After over three decades, the haunting musical ‘Himala’ that was inspired from a 1982 Ishmael Bernal film of the same title has finally returned onstage via The Sandbox Collective and 9 Works Theatrical since February 10 till March 4 at the Power Mac Center Spotlight, Circuit Makati with Ed Lacson Jr. as the director.
In this day and age, in the current Philippine setting; a production like this is something very political aside from being spiritual.
Bernal, being hailed as the ‘genius of Philippine cinema’ and was named National Artist for Cinema in 2001 for his notable works with feminist and moral themes as he directed landmark Filipino films such as ‘Nunal sa Tubig’ (1975), ‘City After Dark’ (1980), ‘Relasyon’ (1982), ‘Himala’ (1982), and ‘Hinugot sa Langit’ (1985)—to name a few.
The Nora Aunor-starrer film that was adapted into a stage musical in 2003 as part of Tanghalang Pilipino’s 20th theater season production with May Bayot assuming the role of Elsa—has a more ‘direct- to-the-point’ and ‘straight-to-the-soul’ reimagined staging 15 years later.
Immersive, Intimate Staging.
It can be remembered Lacson’s directorial piece titled ‘Games People Play’ was also something immersive and intimate, which in his current work is quite evident.
The theater-in-the-round setup is like eavesdropping to what really happened in Cupang. The ambience is too close to feeling the pain, the desperation, the love and passion of the characters. The audience could see themselves not just as spectators, but the production made sure that all are involved as if they were really there—breaking the fourth wall.
The audience were treated as interactive agent in the whole process of the actors’ performance. It’s great to have created that ‘mood’ allowing the members of the audience to be part of the stage with the actors; feeling the energies the actors were creating at the moment.
Perhaps, this staging is the best by far. No offense meant to the previous five productions prior to this.
Music and Songs are Haunting.
The same team that made the previous versions of this musical unforgettable is back in this current production. Ricky Lee as the writer and lyricist, along with Vincent A. DeJesus as the composer, lyricist and musical director; Jed Balsamo as assistant musical director and pianist; and Ejay Yatco as pianist—are the names that each audience must be thankful for.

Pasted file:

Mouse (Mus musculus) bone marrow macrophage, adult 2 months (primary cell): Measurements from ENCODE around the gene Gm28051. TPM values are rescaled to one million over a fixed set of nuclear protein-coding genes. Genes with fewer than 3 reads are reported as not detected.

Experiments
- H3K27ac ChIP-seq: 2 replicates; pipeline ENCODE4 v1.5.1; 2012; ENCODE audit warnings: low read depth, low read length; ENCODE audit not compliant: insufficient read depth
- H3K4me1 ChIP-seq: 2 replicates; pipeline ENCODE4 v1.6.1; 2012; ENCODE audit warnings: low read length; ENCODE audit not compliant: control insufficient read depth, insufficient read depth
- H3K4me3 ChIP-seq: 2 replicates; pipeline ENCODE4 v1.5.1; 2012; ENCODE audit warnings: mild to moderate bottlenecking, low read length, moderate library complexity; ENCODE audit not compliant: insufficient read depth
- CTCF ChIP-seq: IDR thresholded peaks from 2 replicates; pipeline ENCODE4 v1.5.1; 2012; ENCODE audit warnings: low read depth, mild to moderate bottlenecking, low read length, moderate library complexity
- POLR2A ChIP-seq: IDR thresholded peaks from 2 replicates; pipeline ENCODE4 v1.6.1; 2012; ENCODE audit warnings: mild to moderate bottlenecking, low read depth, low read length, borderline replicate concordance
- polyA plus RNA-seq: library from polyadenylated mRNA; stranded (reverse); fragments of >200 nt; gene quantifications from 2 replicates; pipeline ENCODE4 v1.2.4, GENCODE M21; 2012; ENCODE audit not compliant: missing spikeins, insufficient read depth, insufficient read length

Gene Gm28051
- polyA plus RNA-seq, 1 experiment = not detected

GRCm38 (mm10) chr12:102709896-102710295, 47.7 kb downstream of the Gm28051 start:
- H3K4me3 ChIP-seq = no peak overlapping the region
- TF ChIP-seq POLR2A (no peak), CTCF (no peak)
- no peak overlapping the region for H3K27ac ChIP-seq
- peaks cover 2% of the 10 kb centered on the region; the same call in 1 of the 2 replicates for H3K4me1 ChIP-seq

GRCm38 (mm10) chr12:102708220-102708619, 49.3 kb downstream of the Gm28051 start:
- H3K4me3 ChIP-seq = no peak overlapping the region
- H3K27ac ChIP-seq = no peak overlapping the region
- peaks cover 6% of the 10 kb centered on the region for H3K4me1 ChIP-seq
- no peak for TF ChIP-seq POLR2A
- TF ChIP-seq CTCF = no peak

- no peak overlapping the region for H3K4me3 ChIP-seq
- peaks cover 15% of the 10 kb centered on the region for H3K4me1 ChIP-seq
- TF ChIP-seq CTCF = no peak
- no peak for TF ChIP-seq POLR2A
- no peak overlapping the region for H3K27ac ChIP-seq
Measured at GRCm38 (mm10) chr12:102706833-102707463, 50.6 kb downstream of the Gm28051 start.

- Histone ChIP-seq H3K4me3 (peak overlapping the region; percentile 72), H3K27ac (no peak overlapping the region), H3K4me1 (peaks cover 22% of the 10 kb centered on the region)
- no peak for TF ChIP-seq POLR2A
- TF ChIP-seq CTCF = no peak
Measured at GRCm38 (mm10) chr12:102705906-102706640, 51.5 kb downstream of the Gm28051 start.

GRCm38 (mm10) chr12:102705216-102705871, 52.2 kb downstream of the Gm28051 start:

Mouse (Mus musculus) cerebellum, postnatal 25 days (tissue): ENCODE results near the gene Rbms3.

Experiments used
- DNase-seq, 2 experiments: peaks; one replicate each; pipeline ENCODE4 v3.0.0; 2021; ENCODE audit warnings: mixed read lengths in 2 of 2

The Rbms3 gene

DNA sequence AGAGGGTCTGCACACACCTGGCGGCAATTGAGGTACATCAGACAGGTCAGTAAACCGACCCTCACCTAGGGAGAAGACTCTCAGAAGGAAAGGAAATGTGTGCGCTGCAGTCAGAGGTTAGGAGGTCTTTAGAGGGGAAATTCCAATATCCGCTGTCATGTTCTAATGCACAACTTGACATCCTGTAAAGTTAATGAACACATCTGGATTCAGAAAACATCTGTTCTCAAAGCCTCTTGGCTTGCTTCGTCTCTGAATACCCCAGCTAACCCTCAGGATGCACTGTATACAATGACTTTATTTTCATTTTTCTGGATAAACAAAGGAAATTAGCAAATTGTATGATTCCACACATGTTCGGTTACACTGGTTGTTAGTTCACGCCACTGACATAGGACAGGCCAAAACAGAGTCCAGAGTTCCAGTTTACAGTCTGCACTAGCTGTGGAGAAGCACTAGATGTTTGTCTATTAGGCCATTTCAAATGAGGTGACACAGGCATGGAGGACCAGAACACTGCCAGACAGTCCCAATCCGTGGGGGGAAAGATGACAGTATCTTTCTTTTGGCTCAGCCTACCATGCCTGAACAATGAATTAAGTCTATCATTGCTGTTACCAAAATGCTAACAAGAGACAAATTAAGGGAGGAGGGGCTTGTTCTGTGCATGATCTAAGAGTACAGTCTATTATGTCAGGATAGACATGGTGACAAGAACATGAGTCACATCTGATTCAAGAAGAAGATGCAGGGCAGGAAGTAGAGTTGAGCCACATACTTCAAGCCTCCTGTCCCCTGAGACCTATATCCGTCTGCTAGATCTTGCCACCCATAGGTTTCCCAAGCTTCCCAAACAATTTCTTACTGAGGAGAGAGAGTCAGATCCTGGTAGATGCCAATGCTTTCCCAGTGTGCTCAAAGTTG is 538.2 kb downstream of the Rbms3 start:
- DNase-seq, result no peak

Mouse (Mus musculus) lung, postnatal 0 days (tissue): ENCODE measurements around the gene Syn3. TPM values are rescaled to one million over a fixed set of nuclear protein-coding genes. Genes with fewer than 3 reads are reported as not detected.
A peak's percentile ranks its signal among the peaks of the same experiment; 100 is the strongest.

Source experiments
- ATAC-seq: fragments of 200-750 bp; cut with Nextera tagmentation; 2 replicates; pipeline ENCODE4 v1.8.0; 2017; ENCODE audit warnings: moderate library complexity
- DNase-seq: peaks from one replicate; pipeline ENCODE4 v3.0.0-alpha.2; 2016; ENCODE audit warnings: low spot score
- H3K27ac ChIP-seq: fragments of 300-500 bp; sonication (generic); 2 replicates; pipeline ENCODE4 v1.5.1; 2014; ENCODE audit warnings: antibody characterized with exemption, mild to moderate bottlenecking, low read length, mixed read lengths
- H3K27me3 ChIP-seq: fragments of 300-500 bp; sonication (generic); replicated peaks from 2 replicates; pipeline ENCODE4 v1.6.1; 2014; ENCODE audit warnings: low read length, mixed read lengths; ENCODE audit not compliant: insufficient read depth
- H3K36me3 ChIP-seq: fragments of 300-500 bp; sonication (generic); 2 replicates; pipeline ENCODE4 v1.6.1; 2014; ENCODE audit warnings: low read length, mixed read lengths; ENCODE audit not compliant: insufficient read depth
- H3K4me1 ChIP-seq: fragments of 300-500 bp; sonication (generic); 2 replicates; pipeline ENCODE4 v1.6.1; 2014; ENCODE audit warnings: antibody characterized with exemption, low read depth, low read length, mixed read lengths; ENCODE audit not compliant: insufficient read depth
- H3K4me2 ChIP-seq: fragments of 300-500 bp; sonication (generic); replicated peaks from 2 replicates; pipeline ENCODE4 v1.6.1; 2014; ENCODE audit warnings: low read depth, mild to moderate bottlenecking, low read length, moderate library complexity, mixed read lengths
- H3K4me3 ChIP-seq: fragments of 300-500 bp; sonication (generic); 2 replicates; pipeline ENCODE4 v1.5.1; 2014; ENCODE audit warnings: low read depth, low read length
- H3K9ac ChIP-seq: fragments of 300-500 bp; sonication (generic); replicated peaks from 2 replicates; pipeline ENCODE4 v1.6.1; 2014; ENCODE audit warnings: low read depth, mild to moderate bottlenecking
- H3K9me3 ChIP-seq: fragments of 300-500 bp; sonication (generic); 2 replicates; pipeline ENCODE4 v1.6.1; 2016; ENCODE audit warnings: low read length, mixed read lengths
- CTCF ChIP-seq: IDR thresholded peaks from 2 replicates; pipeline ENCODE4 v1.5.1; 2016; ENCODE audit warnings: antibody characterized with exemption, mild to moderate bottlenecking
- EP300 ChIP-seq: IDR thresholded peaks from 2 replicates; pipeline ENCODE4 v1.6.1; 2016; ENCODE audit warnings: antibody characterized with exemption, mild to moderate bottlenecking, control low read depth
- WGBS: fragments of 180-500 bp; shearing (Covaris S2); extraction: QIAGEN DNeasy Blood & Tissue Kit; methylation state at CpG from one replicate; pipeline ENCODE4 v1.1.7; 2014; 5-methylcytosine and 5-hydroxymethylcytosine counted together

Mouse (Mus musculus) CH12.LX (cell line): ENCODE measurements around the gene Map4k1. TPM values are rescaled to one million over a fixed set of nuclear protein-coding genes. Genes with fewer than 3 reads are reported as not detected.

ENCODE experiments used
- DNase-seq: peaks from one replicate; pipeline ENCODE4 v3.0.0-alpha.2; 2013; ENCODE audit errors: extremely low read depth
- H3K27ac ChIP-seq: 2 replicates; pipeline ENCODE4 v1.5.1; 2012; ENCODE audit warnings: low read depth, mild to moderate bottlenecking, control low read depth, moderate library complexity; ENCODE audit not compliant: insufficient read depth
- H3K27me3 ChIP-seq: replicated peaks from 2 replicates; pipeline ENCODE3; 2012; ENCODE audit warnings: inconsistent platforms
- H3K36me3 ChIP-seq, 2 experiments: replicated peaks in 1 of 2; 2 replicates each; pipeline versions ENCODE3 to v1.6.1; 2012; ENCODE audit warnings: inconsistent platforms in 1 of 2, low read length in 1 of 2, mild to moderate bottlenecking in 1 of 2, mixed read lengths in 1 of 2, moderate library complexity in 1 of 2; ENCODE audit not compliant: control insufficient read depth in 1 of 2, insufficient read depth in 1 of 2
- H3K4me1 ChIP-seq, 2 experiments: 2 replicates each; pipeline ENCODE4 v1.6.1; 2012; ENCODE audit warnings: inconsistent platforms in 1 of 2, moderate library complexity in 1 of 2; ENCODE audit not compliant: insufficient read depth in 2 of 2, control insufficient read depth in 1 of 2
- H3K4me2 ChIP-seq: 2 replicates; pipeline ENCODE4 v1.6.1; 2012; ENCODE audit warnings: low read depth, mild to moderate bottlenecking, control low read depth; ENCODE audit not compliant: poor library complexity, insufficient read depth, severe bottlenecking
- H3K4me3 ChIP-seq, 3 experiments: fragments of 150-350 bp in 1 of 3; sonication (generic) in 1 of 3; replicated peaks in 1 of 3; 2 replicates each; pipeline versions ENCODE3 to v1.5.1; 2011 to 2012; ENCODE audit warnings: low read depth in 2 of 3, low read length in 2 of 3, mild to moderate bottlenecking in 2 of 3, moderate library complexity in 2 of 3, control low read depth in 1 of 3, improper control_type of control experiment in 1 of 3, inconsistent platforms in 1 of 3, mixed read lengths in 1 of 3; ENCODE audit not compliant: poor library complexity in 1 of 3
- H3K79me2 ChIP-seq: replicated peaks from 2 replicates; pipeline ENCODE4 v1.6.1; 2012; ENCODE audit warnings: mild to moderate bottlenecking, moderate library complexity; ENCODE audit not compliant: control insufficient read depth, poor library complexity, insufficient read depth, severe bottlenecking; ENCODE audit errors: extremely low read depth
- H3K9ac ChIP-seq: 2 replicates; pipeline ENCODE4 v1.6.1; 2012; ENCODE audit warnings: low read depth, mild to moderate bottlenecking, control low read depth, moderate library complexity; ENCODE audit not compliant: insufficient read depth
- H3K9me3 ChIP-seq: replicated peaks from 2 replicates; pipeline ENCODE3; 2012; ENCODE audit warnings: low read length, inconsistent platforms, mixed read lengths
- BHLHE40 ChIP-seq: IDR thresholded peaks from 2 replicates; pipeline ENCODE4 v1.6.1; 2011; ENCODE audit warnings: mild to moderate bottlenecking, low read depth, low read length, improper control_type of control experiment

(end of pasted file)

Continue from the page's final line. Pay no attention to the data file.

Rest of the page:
Despite the bad acoustics in that venue, the voices of the actors did compensate. The projection of their speaking and singing voice just reverberated and left a chilling experience about how tragic it was for the friendship of Elsa (Aicelle Santos), Nimia (Kakki Teodoro) and Chayong (Neomi Gonzales).
The singing is just powerful and overwhelming even without lapel microphones.
Every song in the show pierces the heart. It torments the soul, but seeks to strengthen one’s pure faith. It confronts the audience with a slow, nagging and deafening kind of stillness. The death of Chayong and the gunning down of Elsa were two equally intense scenes that definitely shook every member of the audience.
The piano that accompanied the songs define the emotions required for the scenes. The softer or the louder the pounding of the keys; did variate the ‘message’ of the musical.
No Small Roles.
Truly this musical is a great reminder that each actor contributes to the overall impact of the show in its entirety. Kudos to Santos, Bituin Escalante, David Ezra, Sandino Martin (in particular) for delivering stirring and topnotch performances as well as the rest of the actors.
Such great ensemble of actors can be found in this show. There are no small roles. Their characters were described as ‘coping’ to survive in an arid land.
They’re all like embers; their acting flicker amid the darkness that enveloped the community. Though the downpour in the play is depicted like that of the Scriptures—showing how grand and glorious God’s love and purpose for humanity.
And bravo to The Sandbox Collective and 9 Works Theatrical for such a brave move in restaging this masterpiece. It will forever etch in the hearts of the audience the lines in the ensemble song: ‘Ang himala ay nasa puso ng tao. Ang bawat puso ay pugad ng himala.’
‘Himala: Isang Musikal’ still has eight remaining shows on February 24 (Saturday), 3 and 8pm; February 25 (Sunday), 2 and 7pm; March 2 (Friday), 8:30pm; March 3 (Saturday), 3 and 8pm; and March 4 (Sunday), 2pm.
It is a guarantee that this Lee-penned story; once a La Aunor-starrer; and the spirit of the late Bernal—their legacy still lives on even till this very day. An apt production to awaken the hearts and the minds of the Filipino people to take control and create real historical change.
Faith indeed is the realization of what is hoped for and is the evidence of things not seen, which only the heart and mind can comprehend (Hebrews 11: 1, emphasis added).